This month, I am featuring GSD's.
German Shepherd Dogs.
To help us shine a light on the magnificent German Shepherd, I am pleased to welcome Andrew, from www.shepped.com
He is here to tell us everything we need to know about GSD's.
Take it away Andrew!
German Shepherds 101
German Shepherds are a fairly new dog breed that has become increasingly popular in the recent years. They make good family pets, but are also skilled working dogs. Throughout their history, German Shepherds have been prized for both their mental and physical capabilities.
Born to Protect and Serve
The German Shepherd breed is only just over 100 years old, and owes its existence to the German Captain Max von Stephanitz. He wanted to create a skilled herding dog that was also highly intelligent, and succeeded in breeding a devoted and competent working dog.
German Shepherds were used by the German military during World War I and II as messengers, supply carriers and even sentries. Today, they are still employed by many police and military forces. German Shepherds are also commonly used as therapy and service dogs for the disabled. They are one the ten most popular dog breeds in America, which is no surprise considering their fierce loyalty and keen intelligence.
Work Hard, Play Hard
German Shepherds aren’t exactly the most social breed. They are natural guard dogs, and though extremely loyal, German Shepherds can be overly aggressive towards a perceived threat. They need to be socialized as puppies so that the sight of different people and places is not alarming or threatening.
GSDs require lots of exercise to burn off pent up energy. Any prospective owner needs to have plenty of room in his or her schedule for daily walks and playtimes. A dog without at outlet for her energy can start to release frustration in undesirable ways such as chewing or excessive barking.
For the times when the two of you aren’t out walking, you should provide your German Shepherd with plenty of chew toys to burn off extra energy. These dogs have powerful jaws that can rip up a flimsy toy in a matter of minutes. Chunks of rubber or other materials can pose a choking hazard to your dog, and can also cause sickness or intestinal blockage. Only buy a German Shepherd chew toys that can withstand a significant amount of abuse.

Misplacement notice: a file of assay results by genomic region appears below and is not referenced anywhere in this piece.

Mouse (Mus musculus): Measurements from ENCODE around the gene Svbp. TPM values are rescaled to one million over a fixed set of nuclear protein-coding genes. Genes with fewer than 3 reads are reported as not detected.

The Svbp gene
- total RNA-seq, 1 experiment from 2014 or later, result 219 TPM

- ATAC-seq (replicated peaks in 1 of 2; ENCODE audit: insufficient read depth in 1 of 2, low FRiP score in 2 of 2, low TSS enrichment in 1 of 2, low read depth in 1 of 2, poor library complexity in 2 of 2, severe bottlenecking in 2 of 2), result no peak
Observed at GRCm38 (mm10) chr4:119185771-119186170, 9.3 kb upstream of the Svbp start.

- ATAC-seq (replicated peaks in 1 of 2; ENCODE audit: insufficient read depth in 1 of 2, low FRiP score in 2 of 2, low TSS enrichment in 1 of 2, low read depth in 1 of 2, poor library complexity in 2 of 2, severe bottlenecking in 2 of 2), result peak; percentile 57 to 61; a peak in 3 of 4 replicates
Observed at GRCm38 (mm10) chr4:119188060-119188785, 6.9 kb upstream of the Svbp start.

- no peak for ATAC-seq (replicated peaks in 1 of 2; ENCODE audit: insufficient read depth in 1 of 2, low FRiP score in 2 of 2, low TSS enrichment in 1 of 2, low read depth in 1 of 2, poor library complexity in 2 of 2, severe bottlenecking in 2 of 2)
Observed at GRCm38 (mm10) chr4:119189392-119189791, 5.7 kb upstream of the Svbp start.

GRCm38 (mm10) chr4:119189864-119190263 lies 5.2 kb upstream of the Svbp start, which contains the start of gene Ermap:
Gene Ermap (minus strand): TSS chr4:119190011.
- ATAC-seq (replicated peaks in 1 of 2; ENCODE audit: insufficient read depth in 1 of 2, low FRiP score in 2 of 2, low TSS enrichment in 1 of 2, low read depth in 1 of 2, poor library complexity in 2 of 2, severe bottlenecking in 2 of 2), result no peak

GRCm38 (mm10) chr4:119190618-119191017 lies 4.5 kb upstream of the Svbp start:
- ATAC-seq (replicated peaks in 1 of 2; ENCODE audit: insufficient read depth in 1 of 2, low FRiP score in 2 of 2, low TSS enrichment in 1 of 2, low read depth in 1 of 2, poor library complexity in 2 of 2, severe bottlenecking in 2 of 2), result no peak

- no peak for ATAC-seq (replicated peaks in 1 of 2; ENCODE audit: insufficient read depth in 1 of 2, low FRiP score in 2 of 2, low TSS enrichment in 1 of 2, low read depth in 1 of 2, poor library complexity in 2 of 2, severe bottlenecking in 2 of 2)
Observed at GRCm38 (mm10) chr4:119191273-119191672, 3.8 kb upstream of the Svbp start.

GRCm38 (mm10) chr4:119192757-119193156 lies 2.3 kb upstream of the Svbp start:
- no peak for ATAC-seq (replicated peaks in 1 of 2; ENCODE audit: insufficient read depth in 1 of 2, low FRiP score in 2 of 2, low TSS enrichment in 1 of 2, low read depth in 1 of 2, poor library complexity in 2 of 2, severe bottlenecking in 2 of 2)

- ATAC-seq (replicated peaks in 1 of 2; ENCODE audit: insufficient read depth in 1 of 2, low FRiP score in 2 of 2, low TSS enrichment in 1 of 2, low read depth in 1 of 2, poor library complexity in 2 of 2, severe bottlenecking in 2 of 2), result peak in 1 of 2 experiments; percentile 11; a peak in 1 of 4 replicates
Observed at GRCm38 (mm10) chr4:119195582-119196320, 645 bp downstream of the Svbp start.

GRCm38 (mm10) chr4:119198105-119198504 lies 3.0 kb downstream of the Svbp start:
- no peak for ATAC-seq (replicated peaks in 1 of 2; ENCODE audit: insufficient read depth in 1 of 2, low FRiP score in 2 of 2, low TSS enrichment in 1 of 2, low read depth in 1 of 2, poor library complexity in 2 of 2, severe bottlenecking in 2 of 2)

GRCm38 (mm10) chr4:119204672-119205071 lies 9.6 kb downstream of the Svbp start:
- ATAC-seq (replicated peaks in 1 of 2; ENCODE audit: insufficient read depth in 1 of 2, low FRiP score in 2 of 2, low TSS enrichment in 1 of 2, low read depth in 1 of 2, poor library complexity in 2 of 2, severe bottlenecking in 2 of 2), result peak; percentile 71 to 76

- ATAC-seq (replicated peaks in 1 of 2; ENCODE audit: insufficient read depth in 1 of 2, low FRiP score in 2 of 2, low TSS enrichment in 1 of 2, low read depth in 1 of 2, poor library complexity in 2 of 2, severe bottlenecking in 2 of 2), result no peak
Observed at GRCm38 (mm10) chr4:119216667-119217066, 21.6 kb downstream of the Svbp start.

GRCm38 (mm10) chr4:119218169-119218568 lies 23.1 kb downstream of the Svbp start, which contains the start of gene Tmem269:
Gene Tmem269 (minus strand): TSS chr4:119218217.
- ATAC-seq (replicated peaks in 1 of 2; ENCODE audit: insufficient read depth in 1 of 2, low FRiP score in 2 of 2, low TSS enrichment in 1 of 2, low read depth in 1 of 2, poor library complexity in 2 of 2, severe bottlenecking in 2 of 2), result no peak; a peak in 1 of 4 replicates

Giving your German Shepherd plenty of exercise will cut back on problem behaviors such as barking, digging or chewing. Walking and playing with your dog gives her the companionship that she craves and teaches her to be more sociable.
Nipping Health Problems in the Bud
Because of inbreeding, German Shepherds are prone to certain genetic health problems. Hip dysplasia is a common issue that affects your dog’s joints and can cause a considerable amount of pain while walking. The only way to fix dysplasia is through surgery or pain medications.
Degenerative myelopathy is another problem that affects some German Shepherds. It is a neurological disease that is characterized by paralysis of a dog’s back legs. This condition is incurable, but if it is caught fast enough, there are treatments that can slow the onset.
There are other health problems that German Shepherds can suffer from such as heart conditions, vision problems and epilepsy. Any responsible breeder will discuss with you the health problems that are common in her lines of German Shepherds so that you can keep an eye out for any symptoms.
So, Why are German Shepherds So Popular?
GSDs are loyal, hardworking and intelligent dogs that can serve as partner to a policeman or best friend to a child. They learn quickly and make natural guard
Thanks Andrew, I loved learning more about the stunning German Shepherd breed.
If you would like to see more on GSD's stop on by www.shepped.com
I hope you all enjoyed, and as always we welcome any comments or questions you may have :)
See you tomorrow!